Everything You Need To Know About Centrelink’s New Coronavirus Changes

How can you get help from the government during the pandemic?


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This week thousands of Australians were faced with a grim new reality — one that saw them standing in queues outside of Centrelink for hours.

For many people it was their first time dealing with the shitshow that is our welfare system, and so far it hasn’t gone well.

With an understaffed Centrelink, the MyGov website crashing, last week’s changes to Newstart and a new coronavirus stimulus package, right now it’s harder than ever to figure out how to make a claim.

It’s confusing, it’s frustrating, and it’s going to take a long time — so strap yourself in, here’s what you need to do.

Here’s What Payment To Apply For

First things first — don’t bother looking for Newstart. It doesn’t exist anymore.

On Friday the Newstart Allowance was replaced by the Jobseeker Payment as our main income support payment.

There are different rates, but a single person on the Jobseeker Payment is eligible for $565.70 a fortnight. Once the coronavirus supplement comes into force on April 27 that will be bumped up an extra $550 a fortnight.

As part of Newstart being replaced, a bunch of payments are also being phased out — including the Sickness Allowance, which is closed to new entrants and will end in September.

When the changes were passed in 2018 it was designed to “simplify” things and maintain “incentives” for people to support themselves as much as possible.

That change may have come at the worst possible time — it went ahead despite organisations lobbying the government for a delay — but we’re stuck with it.

That transition, coupled with the huge increase in demand, has put added pressure on the system.

How Do I Apply?

If you’ve never received Centrelink before, you’ll need to set up an account.

You’ll need three identity documents — like a birth certificate, passport, driver licence, student ID card or tenancy agreement for Centrelink to validate.

Normally this has to be done in person, but now people are being asked to do this over the phone — essentially, Social Services Minister Anne Ruston said Centrelink will now “take your word for it” and validate your identity without actually seeing you.

Once Centrelink staff validates you over the phone you can get your Customer Reference Number which lets you register online through MyGov.

People can also lodge an ‘Intent To Claim’ on Centrelink which means you will be backpaid to that date, even if you finish your application another tine.

Dealing With The Wonderful World Of MyGov

On Monday, so many people tried log on to the MyGov website to access the Centrelink portal that those in charge thought it was a cyber attack.

Apparently everyone except those running the show were surprised at the sheer volume of people put out of work by the new restrictions, so that’s great.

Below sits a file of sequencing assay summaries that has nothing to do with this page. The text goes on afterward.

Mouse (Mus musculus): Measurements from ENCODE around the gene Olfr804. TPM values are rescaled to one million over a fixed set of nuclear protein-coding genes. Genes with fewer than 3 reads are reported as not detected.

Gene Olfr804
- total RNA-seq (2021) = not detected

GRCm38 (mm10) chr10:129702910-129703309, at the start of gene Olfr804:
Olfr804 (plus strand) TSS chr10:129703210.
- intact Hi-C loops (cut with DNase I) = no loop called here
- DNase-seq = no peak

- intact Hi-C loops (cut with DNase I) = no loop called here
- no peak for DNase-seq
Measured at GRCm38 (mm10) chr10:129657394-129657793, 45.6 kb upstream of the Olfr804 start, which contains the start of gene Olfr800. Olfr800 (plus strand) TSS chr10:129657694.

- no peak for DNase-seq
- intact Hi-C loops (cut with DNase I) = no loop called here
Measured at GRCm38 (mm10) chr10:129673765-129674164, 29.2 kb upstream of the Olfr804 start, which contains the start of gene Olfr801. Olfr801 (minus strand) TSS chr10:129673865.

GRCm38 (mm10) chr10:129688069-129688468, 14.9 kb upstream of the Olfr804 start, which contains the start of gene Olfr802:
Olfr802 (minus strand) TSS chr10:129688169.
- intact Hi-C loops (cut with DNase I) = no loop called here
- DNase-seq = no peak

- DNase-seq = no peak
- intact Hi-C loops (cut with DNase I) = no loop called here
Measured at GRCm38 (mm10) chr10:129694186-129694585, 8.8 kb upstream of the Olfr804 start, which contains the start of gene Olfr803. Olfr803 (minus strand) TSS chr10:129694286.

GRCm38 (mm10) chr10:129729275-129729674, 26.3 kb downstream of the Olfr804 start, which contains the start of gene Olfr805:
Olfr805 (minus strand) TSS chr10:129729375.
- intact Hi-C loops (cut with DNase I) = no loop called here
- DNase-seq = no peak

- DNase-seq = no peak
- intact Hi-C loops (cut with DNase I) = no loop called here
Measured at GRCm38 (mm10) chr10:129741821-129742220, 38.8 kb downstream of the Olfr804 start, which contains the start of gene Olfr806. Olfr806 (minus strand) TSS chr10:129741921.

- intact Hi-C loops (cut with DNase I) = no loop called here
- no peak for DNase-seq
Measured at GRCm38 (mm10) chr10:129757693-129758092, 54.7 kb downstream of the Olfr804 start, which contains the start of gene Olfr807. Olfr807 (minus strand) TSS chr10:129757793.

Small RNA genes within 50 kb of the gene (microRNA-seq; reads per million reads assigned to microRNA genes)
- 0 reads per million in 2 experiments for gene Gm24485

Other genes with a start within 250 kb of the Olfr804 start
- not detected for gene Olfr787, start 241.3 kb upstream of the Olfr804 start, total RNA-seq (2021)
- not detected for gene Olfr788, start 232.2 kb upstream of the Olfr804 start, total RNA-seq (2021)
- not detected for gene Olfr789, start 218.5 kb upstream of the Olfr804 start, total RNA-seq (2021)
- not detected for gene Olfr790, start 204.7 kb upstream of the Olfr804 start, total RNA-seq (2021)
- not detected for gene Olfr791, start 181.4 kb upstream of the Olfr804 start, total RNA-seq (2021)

Since Monday’s debacle they’ve upgraded their servers, so hopefully you’ll now be able to log on and ‘link’ your MyGov account to your Centrelink account.

From here, everyone’s circumstances will be a little different.

If your hours have been reduced you’ll need a letter from your employer. If you’ve lost your job you’ll still need to fill out an employment separation certificate until April 27, when they’re waiving that requirement.

You’ll need other documents too depending on your individual situation, but Centrelink will outline that for you as you complete your claim.

Once you’ve submitted your required documents (you also have two weeks to send in any supplementary documents) you can book a phone appointment. Now is not the time to ignore calls from random numbers.

Will My Claim Be Approved?

Obviously, every situation is different.

Australian citizens and residents between 22 and 66 are eligible for Jobseeker, but it’s still unclear whether international students and temporary visa holders are.

There is an income test, but the government has waived the assets test — so you don’t need to drain your savings before becoming eligible.

They’re also waiving the normal waiting periods.

When Your Claim Is Approved

Usually once claims are approved people are given requirements they must fulfil in order to actually get paid.

These mutual obligations — which usually include applying for up to 20 jobs a month — have been suspended until March 31.

It’s less than what many have hoped for but has still brought relief, considering their initial plan.

Last week the government announced it would only suspend obligations for those who were forced to self-isolate, and everyone else would have their obligations relaxed to four job applications a month.

But yesterday the government announced they would cancel all requirements, “until capacity can be restored to the MyGov website”. After March 31 the government will consider extending this if congestion continues.

To get started jump on the MyGo website here. Good luck.